Among those measures is an ongoing call for unfettered access by independent monitors to investigate reports on the situation in the region. Last month, Jiang Duan, China’s delegate to the U.N. Human Rights Council, said Beijing was discussing a visit to the XUAR by Bachelet, but that “the aim of the visit is to provide exchanges and cooperation rather than ... so-called investigation based on ‘guilty before proven.’”

The “invitation” followed a statement by Bachelet in which she said that the situation in the XUAR necessitated a thorough and independent assessment of the situation. The Office of the United Nations High Commissioner for Human Rights (OHCHR) has previously told RFA that she would not accept unless given access to the camps on her own terms.

China in 2019 organized two visits to monitor internment camps in the XUAR—one for a small group of foreign journalists, and another for diplomats from non-Western countries, including Russia, Indonesia, Kazakhstan, and Thailand—during which officials dismissed claims about mistreatment and poor conditions in the facilities as “slanderous lies.”

During the U.N. General Assembly in New York in September last year, U.S. Deputy Secretary of State John J. Sullivan told the gathering that these trips and the China-friendly accounts they produced were “Potemkin tours in a failed attempt to prove” that the camps were humane training centers.

A facility believed to be an internment camp located north of Kashgar, in the Xinjiang Uyghur Autonomous Region, June 2, 2019. RFA

‘The situation is dire’

Meetali Jain, legal director for Avaaz, said that the leadership of the U.N. has largely stayed silent on China’s policies in the XUAR, despite repeated requests from various nations and organizations to take action and urged Bachelet to break that silence.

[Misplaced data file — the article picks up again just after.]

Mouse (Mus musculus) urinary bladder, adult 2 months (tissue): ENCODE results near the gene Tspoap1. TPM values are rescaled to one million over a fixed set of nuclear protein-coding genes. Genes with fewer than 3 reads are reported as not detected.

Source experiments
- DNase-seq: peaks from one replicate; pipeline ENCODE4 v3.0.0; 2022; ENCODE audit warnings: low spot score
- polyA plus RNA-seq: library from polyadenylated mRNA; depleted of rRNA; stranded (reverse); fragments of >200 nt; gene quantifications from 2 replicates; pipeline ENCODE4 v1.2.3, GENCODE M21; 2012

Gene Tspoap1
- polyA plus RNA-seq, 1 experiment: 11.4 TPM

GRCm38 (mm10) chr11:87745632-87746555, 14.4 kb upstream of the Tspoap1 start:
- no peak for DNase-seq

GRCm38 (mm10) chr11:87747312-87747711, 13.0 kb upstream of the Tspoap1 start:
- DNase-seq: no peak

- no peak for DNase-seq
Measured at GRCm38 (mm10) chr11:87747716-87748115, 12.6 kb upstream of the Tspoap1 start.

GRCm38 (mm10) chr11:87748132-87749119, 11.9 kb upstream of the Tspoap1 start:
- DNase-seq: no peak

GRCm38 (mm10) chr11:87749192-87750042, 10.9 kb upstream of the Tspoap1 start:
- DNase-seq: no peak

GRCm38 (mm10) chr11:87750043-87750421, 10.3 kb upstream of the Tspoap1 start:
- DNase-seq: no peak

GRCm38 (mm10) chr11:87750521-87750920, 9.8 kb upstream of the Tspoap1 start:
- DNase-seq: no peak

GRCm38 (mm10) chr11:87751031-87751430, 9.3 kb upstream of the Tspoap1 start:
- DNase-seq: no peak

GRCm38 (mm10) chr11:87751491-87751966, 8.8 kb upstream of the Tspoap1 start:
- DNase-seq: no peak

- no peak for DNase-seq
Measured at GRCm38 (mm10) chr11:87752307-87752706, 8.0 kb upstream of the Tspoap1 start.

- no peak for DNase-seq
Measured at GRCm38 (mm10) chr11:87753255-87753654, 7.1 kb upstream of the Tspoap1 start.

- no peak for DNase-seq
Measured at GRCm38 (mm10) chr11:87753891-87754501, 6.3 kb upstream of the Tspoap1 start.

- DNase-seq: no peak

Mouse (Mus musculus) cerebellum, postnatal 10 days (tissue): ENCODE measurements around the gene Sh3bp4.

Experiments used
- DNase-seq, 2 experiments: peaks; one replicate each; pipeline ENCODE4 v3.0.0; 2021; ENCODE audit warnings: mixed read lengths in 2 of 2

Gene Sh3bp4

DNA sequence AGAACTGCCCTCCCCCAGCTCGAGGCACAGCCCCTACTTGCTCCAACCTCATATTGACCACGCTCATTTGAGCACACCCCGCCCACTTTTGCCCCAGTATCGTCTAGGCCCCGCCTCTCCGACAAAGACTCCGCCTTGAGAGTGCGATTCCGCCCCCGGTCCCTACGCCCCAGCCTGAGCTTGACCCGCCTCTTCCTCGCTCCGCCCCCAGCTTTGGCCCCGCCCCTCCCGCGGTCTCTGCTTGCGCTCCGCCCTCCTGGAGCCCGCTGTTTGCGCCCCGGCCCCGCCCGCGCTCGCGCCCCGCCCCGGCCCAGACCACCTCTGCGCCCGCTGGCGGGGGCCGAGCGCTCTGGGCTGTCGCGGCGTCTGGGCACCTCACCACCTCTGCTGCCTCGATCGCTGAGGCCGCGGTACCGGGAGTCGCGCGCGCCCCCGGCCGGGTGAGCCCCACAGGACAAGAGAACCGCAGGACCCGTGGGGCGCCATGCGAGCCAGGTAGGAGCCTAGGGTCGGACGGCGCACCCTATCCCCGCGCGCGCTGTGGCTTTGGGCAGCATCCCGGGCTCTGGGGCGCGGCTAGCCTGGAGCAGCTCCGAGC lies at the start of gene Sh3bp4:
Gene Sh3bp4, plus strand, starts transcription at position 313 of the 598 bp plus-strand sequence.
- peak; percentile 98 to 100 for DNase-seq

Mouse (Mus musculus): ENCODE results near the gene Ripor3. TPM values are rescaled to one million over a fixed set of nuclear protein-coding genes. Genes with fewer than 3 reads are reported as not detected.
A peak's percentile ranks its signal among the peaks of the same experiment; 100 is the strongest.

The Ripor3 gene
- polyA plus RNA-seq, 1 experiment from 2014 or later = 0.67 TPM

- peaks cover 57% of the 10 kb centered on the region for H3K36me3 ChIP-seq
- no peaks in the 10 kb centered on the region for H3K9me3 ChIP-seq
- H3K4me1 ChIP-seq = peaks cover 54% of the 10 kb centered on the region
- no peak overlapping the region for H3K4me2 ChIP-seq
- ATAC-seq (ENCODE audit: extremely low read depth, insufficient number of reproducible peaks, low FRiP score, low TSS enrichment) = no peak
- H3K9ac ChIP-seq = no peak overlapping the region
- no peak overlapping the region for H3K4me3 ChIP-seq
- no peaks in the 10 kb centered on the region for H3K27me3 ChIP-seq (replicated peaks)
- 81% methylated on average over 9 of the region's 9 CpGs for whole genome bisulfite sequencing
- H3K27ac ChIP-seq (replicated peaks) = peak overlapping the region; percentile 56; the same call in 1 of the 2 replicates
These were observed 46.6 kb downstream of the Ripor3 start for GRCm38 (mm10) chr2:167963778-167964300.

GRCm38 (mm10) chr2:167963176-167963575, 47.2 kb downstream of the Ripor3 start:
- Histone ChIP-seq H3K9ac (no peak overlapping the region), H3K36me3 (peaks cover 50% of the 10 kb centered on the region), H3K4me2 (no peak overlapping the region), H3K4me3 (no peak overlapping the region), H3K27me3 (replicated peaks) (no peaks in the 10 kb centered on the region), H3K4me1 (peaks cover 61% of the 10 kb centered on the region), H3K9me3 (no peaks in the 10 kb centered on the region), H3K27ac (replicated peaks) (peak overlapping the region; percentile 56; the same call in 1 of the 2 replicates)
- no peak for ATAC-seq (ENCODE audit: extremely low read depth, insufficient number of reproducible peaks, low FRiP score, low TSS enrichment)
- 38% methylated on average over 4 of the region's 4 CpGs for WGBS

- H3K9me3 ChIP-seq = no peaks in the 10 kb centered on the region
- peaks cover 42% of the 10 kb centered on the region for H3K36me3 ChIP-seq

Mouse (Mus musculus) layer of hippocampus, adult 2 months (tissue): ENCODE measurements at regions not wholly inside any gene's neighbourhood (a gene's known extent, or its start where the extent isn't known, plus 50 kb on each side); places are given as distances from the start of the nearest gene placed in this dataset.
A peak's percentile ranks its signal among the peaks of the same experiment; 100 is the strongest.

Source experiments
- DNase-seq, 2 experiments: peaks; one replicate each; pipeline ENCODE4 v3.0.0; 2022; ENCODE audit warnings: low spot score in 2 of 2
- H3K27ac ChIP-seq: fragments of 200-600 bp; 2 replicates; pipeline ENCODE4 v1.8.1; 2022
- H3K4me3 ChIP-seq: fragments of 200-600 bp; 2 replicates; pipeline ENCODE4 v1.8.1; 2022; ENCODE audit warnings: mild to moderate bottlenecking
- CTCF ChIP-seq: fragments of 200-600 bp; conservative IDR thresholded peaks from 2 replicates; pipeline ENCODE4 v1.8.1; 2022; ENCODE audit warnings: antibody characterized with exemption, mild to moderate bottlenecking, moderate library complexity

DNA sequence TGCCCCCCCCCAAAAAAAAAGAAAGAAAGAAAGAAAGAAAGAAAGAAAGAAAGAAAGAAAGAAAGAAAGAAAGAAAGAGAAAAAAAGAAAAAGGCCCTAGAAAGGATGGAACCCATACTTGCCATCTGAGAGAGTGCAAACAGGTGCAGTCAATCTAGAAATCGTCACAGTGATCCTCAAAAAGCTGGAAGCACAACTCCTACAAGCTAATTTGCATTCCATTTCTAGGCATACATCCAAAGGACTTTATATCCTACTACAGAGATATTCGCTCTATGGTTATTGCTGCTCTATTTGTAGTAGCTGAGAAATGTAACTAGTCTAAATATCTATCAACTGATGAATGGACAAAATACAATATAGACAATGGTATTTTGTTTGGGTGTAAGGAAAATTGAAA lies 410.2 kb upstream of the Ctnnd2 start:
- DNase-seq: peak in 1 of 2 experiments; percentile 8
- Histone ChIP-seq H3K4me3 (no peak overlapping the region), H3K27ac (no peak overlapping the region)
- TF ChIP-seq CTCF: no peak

“I think many people have been trying for some time to see changes at the U.N—to actually see U.N. leadership speak out and take decisive action on this issue and they haven’t,” Jain said.

“And so, we thought, maybe rather than going to the U.N. and naming and shaming and criticizing, maybe we should change our tactics,” she added on the decision to proceed with the letter writing campaign.

Sophie Richardson, China director for New York-based Human Rights Watch, spoke highly of the volume of letters, commenting that the book might be even more effective than some other forms of human rights advocacy in at least some settings.

“For over a year now, we've actively been trying to support basically the Uyghur community in the fight for rights and liberty and justice,” she said.

“This book of ours makes very clear what’s at stake if the world fails Uyghurs and other Turkic Muslims … Bodies like the U.N. High Commissioner for Human Rights and the Human Rights Council must act to protect these people and these communities … The situation is dire, and this is exactly what those institutions are meant to do.”

 Avaaz has yet to receive a response to the letters from the OHCHR.

Reported by Nuriman for RFA’s Uyghur Service. Translated by the Uyghur Service. Written in English by Joshua Lipes.


Add your comment by filling out the form below in plain text. Comments are approved by a moderator and can be edited in accordance with RFAs Terms of Use. Comments will not appear in real time. RFA is not responsible for the content of the postings. Please, be respectful of others' point of view and stick to the facts.